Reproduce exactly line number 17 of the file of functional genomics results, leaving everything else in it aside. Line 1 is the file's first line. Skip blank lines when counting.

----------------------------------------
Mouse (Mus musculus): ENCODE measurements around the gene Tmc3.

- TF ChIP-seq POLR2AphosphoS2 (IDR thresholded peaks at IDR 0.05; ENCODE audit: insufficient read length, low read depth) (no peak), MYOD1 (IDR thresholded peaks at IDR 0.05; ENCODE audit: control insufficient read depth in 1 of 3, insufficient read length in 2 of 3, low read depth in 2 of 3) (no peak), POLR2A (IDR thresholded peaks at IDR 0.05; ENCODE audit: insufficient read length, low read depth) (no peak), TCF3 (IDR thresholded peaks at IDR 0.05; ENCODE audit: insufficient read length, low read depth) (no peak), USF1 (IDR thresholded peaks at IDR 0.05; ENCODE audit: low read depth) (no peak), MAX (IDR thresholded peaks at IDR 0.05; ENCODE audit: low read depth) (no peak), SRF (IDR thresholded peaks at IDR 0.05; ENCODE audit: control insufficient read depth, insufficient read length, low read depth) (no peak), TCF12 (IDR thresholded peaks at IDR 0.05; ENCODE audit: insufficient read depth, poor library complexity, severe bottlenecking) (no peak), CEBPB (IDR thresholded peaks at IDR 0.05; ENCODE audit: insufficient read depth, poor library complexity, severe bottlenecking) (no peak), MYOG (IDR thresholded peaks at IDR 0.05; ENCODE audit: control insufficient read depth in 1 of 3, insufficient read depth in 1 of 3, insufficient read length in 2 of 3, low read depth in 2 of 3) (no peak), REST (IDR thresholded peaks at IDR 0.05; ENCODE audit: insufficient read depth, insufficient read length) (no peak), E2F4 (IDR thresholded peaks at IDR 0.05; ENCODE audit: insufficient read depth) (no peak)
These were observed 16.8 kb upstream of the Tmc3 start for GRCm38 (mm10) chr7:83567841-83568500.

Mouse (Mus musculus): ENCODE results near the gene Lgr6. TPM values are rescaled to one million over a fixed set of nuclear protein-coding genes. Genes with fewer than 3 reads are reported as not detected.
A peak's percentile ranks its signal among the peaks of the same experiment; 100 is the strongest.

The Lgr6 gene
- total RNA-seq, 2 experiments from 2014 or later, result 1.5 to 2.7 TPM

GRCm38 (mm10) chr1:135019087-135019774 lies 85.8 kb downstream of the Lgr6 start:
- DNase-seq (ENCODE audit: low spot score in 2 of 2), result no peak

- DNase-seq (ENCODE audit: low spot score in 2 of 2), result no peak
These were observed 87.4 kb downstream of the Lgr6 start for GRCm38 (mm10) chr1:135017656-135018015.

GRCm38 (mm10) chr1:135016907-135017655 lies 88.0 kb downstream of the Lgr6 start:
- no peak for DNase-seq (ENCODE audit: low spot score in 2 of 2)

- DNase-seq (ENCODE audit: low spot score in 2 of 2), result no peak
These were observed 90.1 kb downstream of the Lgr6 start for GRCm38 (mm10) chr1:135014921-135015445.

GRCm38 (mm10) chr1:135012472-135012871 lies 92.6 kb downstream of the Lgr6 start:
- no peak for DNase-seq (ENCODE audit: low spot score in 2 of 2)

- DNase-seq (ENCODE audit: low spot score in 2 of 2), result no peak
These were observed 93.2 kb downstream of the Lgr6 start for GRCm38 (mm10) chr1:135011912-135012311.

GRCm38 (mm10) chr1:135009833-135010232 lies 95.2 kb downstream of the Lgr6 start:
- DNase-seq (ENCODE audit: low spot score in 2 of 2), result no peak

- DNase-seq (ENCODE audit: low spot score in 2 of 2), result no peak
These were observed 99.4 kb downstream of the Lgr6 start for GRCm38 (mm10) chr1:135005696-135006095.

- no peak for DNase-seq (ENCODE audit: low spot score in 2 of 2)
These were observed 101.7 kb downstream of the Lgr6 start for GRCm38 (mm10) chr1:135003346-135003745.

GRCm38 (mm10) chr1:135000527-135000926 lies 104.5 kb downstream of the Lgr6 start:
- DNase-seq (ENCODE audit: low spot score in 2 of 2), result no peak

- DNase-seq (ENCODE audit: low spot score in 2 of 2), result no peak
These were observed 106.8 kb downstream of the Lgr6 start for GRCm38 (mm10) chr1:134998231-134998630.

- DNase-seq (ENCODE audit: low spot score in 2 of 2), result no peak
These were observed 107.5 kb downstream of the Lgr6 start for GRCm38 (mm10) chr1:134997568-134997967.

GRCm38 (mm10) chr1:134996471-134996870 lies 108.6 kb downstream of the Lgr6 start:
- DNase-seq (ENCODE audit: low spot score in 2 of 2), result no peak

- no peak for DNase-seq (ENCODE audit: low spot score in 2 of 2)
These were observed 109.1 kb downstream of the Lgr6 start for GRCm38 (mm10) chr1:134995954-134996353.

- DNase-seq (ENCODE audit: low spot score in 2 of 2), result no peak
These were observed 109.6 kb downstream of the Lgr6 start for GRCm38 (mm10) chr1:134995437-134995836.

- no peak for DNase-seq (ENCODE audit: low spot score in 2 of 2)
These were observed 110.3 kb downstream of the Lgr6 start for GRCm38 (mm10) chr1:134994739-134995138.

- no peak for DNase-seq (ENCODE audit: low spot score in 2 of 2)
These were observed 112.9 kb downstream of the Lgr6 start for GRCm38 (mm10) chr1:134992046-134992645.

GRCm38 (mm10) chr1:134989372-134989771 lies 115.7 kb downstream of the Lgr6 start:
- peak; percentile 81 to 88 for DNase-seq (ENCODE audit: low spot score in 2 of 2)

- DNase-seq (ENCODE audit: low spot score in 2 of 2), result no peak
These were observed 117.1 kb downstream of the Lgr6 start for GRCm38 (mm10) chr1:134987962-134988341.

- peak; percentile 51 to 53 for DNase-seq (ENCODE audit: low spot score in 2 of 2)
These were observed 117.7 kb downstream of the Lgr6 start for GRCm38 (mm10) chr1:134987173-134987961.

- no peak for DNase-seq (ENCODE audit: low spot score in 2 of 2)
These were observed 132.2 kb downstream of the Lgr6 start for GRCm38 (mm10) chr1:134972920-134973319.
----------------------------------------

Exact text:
- no peak for DNase-seq (ENCODE audit: low spot score in 2 of 2)